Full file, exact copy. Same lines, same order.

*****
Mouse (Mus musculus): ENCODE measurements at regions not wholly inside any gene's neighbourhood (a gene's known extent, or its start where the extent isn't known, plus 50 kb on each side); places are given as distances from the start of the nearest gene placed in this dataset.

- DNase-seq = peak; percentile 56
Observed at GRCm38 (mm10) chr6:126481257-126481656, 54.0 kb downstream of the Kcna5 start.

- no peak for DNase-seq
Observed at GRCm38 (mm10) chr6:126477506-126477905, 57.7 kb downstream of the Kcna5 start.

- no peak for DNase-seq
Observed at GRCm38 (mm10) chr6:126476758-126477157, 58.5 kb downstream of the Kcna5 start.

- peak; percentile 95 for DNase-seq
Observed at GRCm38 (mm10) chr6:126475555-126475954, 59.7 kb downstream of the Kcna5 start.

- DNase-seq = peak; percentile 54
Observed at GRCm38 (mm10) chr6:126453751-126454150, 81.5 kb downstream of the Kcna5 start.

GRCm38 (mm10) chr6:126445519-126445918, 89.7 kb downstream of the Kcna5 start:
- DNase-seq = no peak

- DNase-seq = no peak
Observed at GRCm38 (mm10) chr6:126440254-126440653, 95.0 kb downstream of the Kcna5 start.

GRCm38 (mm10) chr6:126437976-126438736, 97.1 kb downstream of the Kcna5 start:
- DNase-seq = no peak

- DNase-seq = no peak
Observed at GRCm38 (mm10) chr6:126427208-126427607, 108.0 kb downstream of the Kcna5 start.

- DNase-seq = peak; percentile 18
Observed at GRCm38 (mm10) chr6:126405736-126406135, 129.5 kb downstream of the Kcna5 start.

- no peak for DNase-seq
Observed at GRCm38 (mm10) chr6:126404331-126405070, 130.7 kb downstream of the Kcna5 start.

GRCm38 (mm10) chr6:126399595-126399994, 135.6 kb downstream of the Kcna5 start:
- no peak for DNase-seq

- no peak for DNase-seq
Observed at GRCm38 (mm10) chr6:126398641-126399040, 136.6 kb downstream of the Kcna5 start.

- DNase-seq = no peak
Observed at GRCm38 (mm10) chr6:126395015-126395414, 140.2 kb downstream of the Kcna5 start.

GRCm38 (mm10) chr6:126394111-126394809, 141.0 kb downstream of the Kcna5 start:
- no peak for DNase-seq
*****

Mouse (Mus musculus): ENCODE measurements at regions not wholly inside any gene's neighbourhood (a gene's known extent, or its start where the extent isn't known, plus 50 kb on each side); places are given as distances from the start of the nearest gene placed in this dataset.

- DNase-seq = peak; percentile 56
Observed at GRCm38 (mm10) chr6:126481257-126481656, 54.0 kb downstream of the Kcna5 start.

- no peak for DNase-seq
Observed at GRCm38 (mm10) chr6:126477506-126477905, 57.7 kb downstream of the Kcna5 start.

- no peak for DNase-seq
Observed at GRCm38 (mm10) chr6:126476758-126477157, 58.5 kb downstream of the Kcna5 start.

- peak; percentile 95 for DNase-seq
Observed at GRCm38 (mm10) chr6:126475555-126475954, 59.7 kb downstream of the Kcna5 start.

- DNase-seq = peak; percentile 54
Observed at GRCm38 (mm10) chr6:126453751-126454150, 81.5 kb downstream of the Kcna5 start.

GRCm38 (mm10) chr6:126445519-126445918, 89.7 kb downstream of the Kcna5 start:
- DNase-seq = no peak

- DNase-seq = no peak
Observed at GRCm38 (mm10) chr6:126440254-126440653, 95.0 kb downstream of the Kcna5 start.

GRCm38 (mm10) chr6:126437976-126438736, 97.1 kb downstream of the Kcna5 start:
- DNase-seq = no peak

- DNase-seq = no peak
Observed at GRCm38 (mm10) chr6:126427208-126427607, 108.0 kb downstream of the Kcna5 start.

- DNase-seq = peak; percentile 18
Observed at GRCm38 (mm10) chr6:126405736-126406135, 129.5 kb downstream of the Kcna5 start.

- no peak for DNase-seq
Observed at GRCm38 (mm10) chr6:126404331-126405070, 130.7 kb downstream of the Kcna5 start.

GRCm38 (mm10) chr6:126399595-126399994, 135.6 kb downstream of the Kcna5 start:
- no peak for DNase-seq

- no peak for DNase-seq
Observed at GRCm38 (mm10) chr6:126398641-126399040, 136.6 kb downstream of the Kcna5 start.

- DNase-seq = no peak
Observed at GRCm38 (mm10) chr6:126395015-126395414, 140.2 kb downstream of the Kcna5 start.

GRCm38 (mm10) chr6:126394111-126394809, 141.0 kb downstream of the Kcna5 start:
- no peak for DNase-seq